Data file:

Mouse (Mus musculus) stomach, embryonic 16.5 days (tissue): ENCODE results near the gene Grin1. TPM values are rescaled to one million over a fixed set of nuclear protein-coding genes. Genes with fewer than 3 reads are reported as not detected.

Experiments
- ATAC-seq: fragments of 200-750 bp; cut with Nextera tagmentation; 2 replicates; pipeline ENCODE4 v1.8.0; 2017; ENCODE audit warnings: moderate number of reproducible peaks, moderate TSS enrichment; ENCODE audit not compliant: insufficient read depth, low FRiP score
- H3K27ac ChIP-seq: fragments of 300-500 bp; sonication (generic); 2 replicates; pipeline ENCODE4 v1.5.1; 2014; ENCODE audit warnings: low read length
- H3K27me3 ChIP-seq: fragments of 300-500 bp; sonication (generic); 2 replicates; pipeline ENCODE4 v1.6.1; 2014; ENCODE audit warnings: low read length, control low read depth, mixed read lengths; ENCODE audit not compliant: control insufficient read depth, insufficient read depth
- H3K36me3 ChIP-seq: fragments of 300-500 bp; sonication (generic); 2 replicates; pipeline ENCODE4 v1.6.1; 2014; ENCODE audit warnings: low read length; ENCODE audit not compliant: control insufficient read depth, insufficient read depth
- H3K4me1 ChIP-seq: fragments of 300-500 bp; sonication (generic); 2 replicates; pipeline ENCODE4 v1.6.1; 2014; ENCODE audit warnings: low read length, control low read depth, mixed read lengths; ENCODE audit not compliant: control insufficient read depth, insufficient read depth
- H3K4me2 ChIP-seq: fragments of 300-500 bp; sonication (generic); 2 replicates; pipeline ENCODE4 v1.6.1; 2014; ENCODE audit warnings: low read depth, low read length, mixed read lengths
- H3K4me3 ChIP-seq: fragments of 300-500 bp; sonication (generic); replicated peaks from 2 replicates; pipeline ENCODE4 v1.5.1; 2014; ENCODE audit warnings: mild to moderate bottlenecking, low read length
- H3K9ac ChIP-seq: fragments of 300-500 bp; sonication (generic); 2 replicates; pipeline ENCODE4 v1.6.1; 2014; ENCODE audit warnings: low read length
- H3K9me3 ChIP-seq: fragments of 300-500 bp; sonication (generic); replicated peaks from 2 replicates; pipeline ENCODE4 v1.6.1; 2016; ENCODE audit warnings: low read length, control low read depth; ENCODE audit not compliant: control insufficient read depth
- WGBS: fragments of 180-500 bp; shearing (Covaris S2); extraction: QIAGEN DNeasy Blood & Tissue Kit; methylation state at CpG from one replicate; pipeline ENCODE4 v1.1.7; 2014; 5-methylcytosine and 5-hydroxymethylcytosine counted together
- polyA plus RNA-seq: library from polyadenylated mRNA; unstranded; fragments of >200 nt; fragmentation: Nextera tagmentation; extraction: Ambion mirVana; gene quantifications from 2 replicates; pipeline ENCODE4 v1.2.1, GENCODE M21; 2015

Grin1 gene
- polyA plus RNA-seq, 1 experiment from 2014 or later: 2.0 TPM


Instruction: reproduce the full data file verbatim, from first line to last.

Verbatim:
Mouse (Mus musculus) stomach, embryonic 16.5 days (tissue): ENCODE results near the gene Grin1. TPM values are rescaled to one million over a fixed set of nuclear protein-coding genes. Genes with fewer than 3 reads are reported as not detected.

Experiments
- ATAC-seq: fragments of 200-750 bp; cut with Nextera tagmentation; 2 replicates; pipeline ENCODE4 v1.8.0; 2017; ENCODE audit warnings: moderate number of reproducible peaks, moderate TSS enrichment; ENCODE audit not compliant: insufficient read depth, low FRiP score
- H3K27ac ChIP-seq: fragments of 300-500 bp; sonication (generic); 2 replicates; pipeline ENCODE4 v1.5.1; 2014; ENCODE audit warnings: low read length
- H3K27me3 ChIP-seq: fragments of 300-500 bp; sonication (generic); 2 replicates; pipeline ENCODE4 v1.6.1; 2014; ENCODE audit warnings: low read length, control low read depth, mixed read lengths; ENCODE audit not compliant: control insufficient read depth, insufficient read depth
- H3K36me3 ChIP-seq: fragments of 300-500 bp; sonication (generic); 2 replicates; pipeline ENCODE4 v1.6.1; 2014; ENCODE audit warnings: low read length; ENCODE audit not compliant: control insufficient read depth, insufficient read depth
- H3K4me1 ChIP-seq: fragments of 300-500 bp; sonication (generic); 2 replicates; pipeline ENCODE4 v1.6.1; 2014; ENCODE audit warnings: low read length, control low read depth, mixed read lengths; ENCODE audit not compliant: control insufficient read depth, insufficient read depth
- H3K4me2 ChIP-seq: fragments of 300-500 bp; sonication (generic); 2 replicates; pipeline ENCODE4 v1.6.1; 2014; ENCODE audit warnings: low read depth, low read length, mixed read lengths
- H3K4me3 ChIP-seq: fragments of 300-500 bp; sonication (generic); replicated peaks from 2 replicates; pipeline ENCODE4 v1.5.1; 2014; ENCODE audit warnings: mild to moderate bottlenecking, low read length
- H3K9ac ChIP-seq: fragments of 300-500 bp; sonication (generic); 2 replicates; pipeline ENCODE4 v1.6.1; 2014; ENCODE audit warnings: low read length
- H3K9me3 ChIP-seq: fragments of 300-500 bp; sonication (generic); replicated peaks from 2 replicates; pipeline ENCODE4 v1.6.1; 2016; ENCODE audit warnings: low read length, control low read depth; ENCODE audit not compliant: control insufficient read depth
- WGBS: fragments of 180-500 bp; shearing (Covaris S2); extraction: QIAGEN DNeasy Blood & Tissue Kit; methylation state at CpG from one replicate; pipeline ENCODE4 v1.1.7; 2014; 5-methylcytosine and 5-hydroxymethylcytosine counted together
- polyA plus RNA-seq: library from polyadenylated mRNA; unstranded; fragments of >200 nt; fragmentation: Nextera tagmentation; extraction: Ambion mirVana; gene quantifications from 2 replicates; pipeline ENCODE4 v1.2.1, GENCODE M21; 2015

Grin1 gene
- polyA plus RNA-seq, 1 experiment from 2014 or later: 2.0 TPM